By Leslie Davis
Even if they haven't been driving for very long, teens are notorious for thinking they own the road. They also think that driving is something they can easily do while doing other things, such as talking on the phone, eating a burger or, even more dangerously, texting.
Texting while driving is more dangerous than driving while intoxicated, yet about a quarter of teens have texted while driving, according to a survey by The Pew Research Center's Internet & American Life Project. The few seconds they take their eyes off the road to send a flirtatious text, let a friend know they're on their way or check in with their parents can be deadly. In 2008, 16 percent of drivers in fatal crashes under the age of 20 involved distracted driving, including texting, according to the National Highway Traffic Safety Administration.
Cell phones are not going away any time soon. In fact, 75 percent of teens own a phone and 66 percent send and receive text messages, according to the Pew study. Since it's likely that your teens will have access to a cell phone while driving, it's important to inform them of the risks created by texting behind the wheel and set some ground rules.
Explain the Risks
Texting while driving is never safe. Period. However, teens think they can text safely by only texting while stopped at a light or holding their phone at eye level so their heads aren't down. You need to make it clear to your teens that taking their eyes off the road (or their hands off the steering wheel) while driving can be extremely dangerous.
A study by Transport Research Laboratory found that reaction time slowed by 35 percent when young drivers were texting and by only 12 percent at the legal alcohol limit. The study also found that text messaging worsened steering control by 91 percent and that texters drifted out of their lane more often and were less likely to maintain safe distances from other cars.
If you don't think your teens will understand how risky texting while driving is just by you explaining it, then show them. Take them to an empty parking lot (make sure it's empty!) and have them try to drive with distractions. Once they experience first-hand how distracting texting can be, they may be less likely to do it when there are other people or cars around.
Set Ground Rules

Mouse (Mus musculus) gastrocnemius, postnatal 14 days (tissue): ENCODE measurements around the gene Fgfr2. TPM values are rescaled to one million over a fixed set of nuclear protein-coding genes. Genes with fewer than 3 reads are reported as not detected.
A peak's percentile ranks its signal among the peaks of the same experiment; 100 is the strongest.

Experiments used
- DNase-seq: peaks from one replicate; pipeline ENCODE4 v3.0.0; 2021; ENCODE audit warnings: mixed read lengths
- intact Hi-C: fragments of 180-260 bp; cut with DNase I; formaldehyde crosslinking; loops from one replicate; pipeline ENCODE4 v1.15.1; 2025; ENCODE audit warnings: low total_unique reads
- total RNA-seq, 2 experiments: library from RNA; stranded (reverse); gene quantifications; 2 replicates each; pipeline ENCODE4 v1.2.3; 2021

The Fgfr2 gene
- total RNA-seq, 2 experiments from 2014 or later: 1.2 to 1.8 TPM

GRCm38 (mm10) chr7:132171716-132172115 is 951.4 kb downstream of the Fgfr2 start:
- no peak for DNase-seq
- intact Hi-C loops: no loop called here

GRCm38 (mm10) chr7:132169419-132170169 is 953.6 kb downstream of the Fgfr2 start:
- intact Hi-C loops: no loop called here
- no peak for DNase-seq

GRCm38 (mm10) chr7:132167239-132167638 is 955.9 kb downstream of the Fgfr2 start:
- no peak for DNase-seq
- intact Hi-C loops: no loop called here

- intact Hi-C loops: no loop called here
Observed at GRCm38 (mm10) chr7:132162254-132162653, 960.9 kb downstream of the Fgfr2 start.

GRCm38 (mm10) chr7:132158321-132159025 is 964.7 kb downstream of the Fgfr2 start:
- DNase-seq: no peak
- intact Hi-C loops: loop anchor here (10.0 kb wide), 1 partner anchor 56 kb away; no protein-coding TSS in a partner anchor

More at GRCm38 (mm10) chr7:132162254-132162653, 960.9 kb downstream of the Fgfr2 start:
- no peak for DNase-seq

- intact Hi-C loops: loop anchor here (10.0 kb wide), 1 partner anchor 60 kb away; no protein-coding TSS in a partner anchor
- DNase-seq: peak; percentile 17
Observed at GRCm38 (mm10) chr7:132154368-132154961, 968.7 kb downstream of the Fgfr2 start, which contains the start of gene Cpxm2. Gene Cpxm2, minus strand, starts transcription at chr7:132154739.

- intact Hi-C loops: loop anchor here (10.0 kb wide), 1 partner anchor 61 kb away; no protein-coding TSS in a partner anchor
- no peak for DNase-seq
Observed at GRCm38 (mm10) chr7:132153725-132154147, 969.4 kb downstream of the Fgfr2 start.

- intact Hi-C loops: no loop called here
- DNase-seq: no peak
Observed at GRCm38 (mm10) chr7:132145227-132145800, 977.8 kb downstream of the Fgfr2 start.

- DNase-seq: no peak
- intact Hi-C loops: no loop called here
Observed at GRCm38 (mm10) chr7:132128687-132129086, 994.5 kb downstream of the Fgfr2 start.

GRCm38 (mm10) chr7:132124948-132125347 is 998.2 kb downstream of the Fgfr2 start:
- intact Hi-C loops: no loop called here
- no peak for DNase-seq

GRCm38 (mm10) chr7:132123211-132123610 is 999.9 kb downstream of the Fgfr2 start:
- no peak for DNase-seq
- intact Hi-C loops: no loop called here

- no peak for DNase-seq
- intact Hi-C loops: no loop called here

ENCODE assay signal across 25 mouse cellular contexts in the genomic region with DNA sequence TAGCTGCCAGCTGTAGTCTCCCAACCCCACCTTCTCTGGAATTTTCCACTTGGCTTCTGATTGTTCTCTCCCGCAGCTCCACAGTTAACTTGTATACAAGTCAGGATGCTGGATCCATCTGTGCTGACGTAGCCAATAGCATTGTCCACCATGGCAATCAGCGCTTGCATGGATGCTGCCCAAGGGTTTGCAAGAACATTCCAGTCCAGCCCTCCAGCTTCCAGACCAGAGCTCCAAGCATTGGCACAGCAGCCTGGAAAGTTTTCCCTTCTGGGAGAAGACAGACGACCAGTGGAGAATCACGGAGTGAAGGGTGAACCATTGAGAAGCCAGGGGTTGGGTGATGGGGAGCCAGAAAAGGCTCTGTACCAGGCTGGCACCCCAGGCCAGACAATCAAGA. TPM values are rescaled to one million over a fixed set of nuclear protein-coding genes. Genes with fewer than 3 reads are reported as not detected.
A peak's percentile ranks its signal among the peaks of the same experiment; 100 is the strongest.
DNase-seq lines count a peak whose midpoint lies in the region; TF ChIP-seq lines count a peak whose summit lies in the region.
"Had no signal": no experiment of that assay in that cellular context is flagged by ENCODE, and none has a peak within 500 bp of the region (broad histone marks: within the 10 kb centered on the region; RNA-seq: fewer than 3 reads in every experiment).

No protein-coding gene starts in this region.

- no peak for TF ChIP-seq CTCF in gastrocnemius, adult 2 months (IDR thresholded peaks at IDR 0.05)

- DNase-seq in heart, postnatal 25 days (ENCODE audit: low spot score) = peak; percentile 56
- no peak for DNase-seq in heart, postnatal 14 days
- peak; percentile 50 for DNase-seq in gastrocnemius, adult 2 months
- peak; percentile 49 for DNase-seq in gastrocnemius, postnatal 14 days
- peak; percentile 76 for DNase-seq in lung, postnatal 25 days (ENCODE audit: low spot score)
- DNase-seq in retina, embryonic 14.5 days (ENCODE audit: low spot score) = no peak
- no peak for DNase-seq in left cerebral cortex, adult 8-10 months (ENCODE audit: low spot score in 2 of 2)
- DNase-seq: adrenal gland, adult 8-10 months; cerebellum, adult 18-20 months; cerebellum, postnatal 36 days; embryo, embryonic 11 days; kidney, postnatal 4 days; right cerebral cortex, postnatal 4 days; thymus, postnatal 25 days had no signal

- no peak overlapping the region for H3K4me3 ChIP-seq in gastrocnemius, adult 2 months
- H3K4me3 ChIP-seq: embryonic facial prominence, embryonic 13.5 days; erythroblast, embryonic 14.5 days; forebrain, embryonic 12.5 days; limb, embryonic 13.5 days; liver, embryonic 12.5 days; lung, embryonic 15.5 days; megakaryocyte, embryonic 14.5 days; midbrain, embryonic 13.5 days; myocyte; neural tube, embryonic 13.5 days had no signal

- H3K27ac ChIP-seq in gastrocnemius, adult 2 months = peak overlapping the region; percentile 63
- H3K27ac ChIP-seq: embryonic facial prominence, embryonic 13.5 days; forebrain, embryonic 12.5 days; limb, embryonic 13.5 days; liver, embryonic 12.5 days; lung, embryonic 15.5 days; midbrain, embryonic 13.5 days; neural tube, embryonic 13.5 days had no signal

When your teens are learning to drive or have just received their license, it is always a good idea to establish rules and guidelines. These rules should include how many people they can have in their car while driving, the importance of wearing seatbelts, keeping their car maintained and not driving while distracted (including texting).
While many states ban texting while driving, and will issue penalties for the behavior, you should also establish consequences if your teens text. Though you won't necessarily be in the car with them to know if they are texting, hold your teens accountable if you do find out they were texting while driving. Take away driving or phone privileges until they can be responsible enough to ignore their phones while on the road.
Be a Good Example
In the Pew study, nearly 50 percent of teens said they have been in a car with a driver who texts, and many of them said the texters were their parents. If your kids see you texting while driving, and believe you to be a safe driver, then they are more likely to pick up the habit themselves.
Texting while driving is not just dangerous for teens -- it's dangerous for any driver. While you should never make it a habit to text while driving (even if it's just one time), you should especially resist doing so when your teens are in the car. Set the example for them that it is never okay to text when behind the wheel. Remind them that nothing is that important that it can't wait until they are safely parked or at their destination.
Help Them Speak Up
Even if your teens have agreed to not text while driving, there is a good chance that some of their friends won't be as responsible. Teach your teens that it's okay for them to tell their friends that they don't feel comfortable being driven by them if they are going to text.
Have them practice what they'll say if they find themselves in that situation, and let them know that it's the same as refusing to get into a car with a drunk driver. Let your teens know they always have the option of offering to drive themselves or of calling you for a ride if they don't think their friends will drive safely.
Teaching your teens these lessons now may keep them from getting into accidents, and may just save their lives.